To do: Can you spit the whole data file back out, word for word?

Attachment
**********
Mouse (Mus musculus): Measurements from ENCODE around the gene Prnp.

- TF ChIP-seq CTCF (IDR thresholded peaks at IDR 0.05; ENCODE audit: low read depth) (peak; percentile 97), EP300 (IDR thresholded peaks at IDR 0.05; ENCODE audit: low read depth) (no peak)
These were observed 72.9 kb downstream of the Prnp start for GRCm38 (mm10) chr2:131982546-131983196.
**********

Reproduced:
Mouse (Mus musculus): Measurements from ENCODE around the gene Prnp.

- TF ChIP-seq CTCF (IDR thresholded peaks at IDR 0.05; ENCODE audit: low read depth) (peak; percentile 97), EP300 (IDR thresholded peaks at IDR 0.05; ENCODE audit: low read depth) (no peak)
These were observed 72.9 kb downstream of the Prnp start for GRCm38 (mm10) chr2:131982546-131983196.